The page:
"This looks a lot more beautiful than the original one", someone said to me when I returned Kintsugi piece. That was the sweetest word that touched my heart lately.
It's been a quite a while since I started Kintsugi. Luckily I have had a lot of chances to work with various broken pieces until now and Kintsugi has even become part of my life. I definitely love the time spending for Kintsugi and at the same time I found that it caused a slight change in my mind and lifetyle.
Let me share this small but significant change brought to me through Kintsugi here.
What makes me into Kintsugi?
Now that I think of it, one of the common scenery as a child was my granddad and dad used to fix various things around them cleverly, and it must have had a significant influence on me by now.
When my daughter was very small, she often tore the books, which kept me busy with fixing them. One day when I put them back to the book shelf after fixing, I found it soothed and filled my heart. Since then I somehow started feeling that repairing has therapeutic effect. Now in the cupboard, I experienced the similar sense through Kintsugi.
Kintsugi is the mother of upcycle
In these times of increasing environmental awareness, upcycle is the word that we often read and hear lately. Upcycle is the way to improve an item that would otherwise be wasted or thrown away by adding touch while recycling is an industrial process that components of a product is transformed into a new material and is used for the production of new items. To put it simply, upcycle is reusing with quality enhancement.
Kintsugi is exactly the embodiment of this concept that has amazingly more than 500 years of history!
3 things that Kintsugi has changed my lifestyle
1. Try mending instead of throwing away
One good example is socks, especially kids socks quickly tend to have holes. These days we can easily and cheaply get new ones rather than mending, but I found myself automatically choose the latter option. I learnt that there's another upcycle example for repairing clothes called "darning".
Another attempt is dyeing the stained white shirt with persimmon juice. It added the beautiful unique texture to the original one, which I really love.
2. Minimize wasting and reusing
I found that in Kintsugi process I use many tissues for wiping and cleaning Urushi and other ingredients. I started wondering if it's reasonable to waste those resources to mend other things. Then I got to use worn-out clothes instead of tissues as much as possible.
It can be even said for food that can promote more effective use of in many ways. For instance, kelp (Kombu) that makes stock (dashi) from can easily transformed into some preservable food boiled in soy source. By doing this, I could save not simply money, but also other stuffs such as plastic container and any additive and preservative that could have come with if I bought those at store.
It is just fantastic, isn't it?
3. Think twice before I make a purchase
Before I purchase a new stuff, it only takes a little thought if there's any item at home that can be replaceable? Is this something I can use for many years with affection? Is this repairable if it's broken? I naturally get to consider first like that instead of getting what I want or need right away.
Even if you don't add any touch, you'll be able to find something around you that can be used in a different way. (Please refer to the blog about Mitate)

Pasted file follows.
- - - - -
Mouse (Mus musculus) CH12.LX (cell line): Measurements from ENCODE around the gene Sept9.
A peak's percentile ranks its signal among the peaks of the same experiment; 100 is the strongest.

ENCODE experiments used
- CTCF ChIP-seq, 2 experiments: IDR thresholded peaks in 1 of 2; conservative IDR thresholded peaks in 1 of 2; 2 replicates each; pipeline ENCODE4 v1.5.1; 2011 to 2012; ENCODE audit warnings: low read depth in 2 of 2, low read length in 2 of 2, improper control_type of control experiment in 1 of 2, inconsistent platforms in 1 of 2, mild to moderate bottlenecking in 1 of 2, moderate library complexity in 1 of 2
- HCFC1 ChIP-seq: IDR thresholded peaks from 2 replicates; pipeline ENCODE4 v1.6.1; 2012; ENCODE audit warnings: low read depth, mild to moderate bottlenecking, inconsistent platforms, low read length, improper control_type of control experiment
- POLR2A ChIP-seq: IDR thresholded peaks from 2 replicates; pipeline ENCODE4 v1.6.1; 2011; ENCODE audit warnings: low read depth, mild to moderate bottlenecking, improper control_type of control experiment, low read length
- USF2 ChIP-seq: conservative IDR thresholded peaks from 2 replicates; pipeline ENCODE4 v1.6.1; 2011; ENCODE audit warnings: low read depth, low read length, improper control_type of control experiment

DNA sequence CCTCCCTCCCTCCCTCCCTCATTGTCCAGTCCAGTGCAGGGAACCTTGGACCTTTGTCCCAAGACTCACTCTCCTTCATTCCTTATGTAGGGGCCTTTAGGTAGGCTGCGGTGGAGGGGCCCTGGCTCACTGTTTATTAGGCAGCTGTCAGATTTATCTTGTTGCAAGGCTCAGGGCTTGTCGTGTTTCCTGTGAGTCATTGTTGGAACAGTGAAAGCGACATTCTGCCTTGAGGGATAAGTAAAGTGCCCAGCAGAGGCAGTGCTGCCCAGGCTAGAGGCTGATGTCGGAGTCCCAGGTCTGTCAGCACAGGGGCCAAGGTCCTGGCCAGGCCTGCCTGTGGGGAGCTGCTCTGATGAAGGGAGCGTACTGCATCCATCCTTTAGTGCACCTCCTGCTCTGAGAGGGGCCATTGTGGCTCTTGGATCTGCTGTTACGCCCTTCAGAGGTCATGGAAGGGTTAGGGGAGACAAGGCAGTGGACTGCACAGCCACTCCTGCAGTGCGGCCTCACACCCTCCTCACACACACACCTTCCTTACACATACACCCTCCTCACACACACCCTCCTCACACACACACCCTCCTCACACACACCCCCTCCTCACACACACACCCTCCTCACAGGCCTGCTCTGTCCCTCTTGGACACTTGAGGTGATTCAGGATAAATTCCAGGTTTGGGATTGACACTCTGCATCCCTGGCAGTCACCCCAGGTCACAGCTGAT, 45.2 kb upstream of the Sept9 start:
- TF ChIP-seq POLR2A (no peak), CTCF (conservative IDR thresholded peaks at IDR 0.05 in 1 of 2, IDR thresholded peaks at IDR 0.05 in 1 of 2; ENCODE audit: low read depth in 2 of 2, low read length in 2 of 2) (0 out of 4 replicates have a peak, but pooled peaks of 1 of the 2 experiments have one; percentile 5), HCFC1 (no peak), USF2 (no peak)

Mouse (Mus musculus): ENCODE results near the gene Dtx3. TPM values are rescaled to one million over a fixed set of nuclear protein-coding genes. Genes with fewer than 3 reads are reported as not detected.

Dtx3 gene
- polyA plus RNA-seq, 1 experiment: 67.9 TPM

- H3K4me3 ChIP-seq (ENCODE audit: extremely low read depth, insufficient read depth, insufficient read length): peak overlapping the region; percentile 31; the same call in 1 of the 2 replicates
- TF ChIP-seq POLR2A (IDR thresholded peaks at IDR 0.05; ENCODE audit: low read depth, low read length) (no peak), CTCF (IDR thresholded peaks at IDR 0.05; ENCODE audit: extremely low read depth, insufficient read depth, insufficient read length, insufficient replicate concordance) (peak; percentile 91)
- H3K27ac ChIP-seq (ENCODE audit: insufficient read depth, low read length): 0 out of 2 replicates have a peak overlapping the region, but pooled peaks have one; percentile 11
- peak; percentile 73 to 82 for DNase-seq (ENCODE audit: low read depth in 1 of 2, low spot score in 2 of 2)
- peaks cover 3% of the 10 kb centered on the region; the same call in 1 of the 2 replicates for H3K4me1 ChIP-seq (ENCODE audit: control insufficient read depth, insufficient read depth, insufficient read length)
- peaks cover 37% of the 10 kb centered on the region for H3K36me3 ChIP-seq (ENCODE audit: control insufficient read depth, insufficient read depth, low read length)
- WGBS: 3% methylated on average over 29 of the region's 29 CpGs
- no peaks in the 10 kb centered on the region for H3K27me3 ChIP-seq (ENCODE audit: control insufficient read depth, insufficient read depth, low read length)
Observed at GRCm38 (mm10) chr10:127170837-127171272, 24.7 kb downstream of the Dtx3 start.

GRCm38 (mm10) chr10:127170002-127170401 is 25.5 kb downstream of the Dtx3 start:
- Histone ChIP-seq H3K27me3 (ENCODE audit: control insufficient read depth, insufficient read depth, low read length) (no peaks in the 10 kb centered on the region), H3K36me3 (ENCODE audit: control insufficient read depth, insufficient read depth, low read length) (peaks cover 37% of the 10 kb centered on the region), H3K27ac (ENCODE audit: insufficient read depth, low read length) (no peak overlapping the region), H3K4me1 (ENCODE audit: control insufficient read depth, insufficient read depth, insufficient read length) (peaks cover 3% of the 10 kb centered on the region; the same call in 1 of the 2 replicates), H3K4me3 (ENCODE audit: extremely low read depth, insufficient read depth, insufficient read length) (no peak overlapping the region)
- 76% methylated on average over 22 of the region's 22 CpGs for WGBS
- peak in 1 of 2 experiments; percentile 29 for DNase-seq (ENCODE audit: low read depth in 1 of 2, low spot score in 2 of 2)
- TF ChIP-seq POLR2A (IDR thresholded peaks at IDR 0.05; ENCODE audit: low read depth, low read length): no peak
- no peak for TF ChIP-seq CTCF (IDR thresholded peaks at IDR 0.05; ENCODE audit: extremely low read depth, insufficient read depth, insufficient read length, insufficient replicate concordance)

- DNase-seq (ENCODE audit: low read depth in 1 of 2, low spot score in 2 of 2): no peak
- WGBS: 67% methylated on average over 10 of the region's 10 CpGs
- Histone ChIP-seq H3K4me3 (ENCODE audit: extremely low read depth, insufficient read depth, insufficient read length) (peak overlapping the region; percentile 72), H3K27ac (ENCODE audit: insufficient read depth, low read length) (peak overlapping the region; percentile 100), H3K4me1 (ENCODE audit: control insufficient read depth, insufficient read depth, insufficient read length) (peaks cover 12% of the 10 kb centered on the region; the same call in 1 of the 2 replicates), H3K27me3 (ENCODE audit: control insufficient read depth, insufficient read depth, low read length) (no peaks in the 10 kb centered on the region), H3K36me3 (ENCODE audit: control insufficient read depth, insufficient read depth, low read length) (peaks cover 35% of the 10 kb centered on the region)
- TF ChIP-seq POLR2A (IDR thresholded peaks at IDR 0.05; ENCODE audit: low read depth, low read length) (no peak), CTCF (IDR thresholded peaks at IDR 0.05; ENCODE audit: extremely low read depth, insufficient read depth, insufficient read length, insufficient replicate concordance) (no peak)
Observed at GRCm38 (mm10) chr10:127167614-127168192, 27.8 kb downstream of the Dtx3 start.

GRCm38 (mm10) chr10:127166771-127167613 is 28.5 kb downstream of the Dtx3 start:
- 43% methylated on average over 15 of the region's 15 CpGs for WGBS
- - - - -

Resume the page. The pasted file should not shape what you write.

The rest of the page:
This is the way of life that you can enjoy with the things you already have regardless of its name. What you need is imagination, creativity and importantly having fun!
Kintsugi process, which usually takes a few weeks to months depending on pieces to complete, builds expectations for a finish and results in a great sense of accomplishment. The piece that is brought to life again would grow into your cherished one, and naturally you'd show appreciation and respect to it.
The impressive aspect in Kintsugi is the moment when unique value is born out of the broken piece. This unique value features beauty in imperfection revived by relying to the power of nature. It shows us the importance of accepting everything that comes their way as well as the value of nature. This is something that I could not understand nor realize when I was younger. I believed perfection and new things are the ideal world. But it actually is not.
From the various experience including discomfort and failure, I have grown and developed as a person by recognizing and accepting those.
The healed piece invites a rub with love. Kintsugi reminds me that every piece takes on its own life.
We're living in such a convenient world where you can get most of things with easy access to wherever you are online. When you think you want something, just browse online and choose from countless choices from across the world, then click and quickly delivered.
Where's our emotional fulfilment gone contrary to material fulfilment? Look at the familiar things around you, you'll find a lot that can be still usable, replaceable and even upgraded by adding a touch.
We all experienced this pandemic and the world is changing dramatically. Many of us realized that the most important is life and health, and then we're getting to seek life with more human well-being rather than economic or monetary one. Therefore I think fostering spiritual richness extended from something close to you truly leads to fullness in our lives.
As Earth day is approaching next week, why don't we review your surroundings to take a first step from your own backyard? That is going to be a big step.
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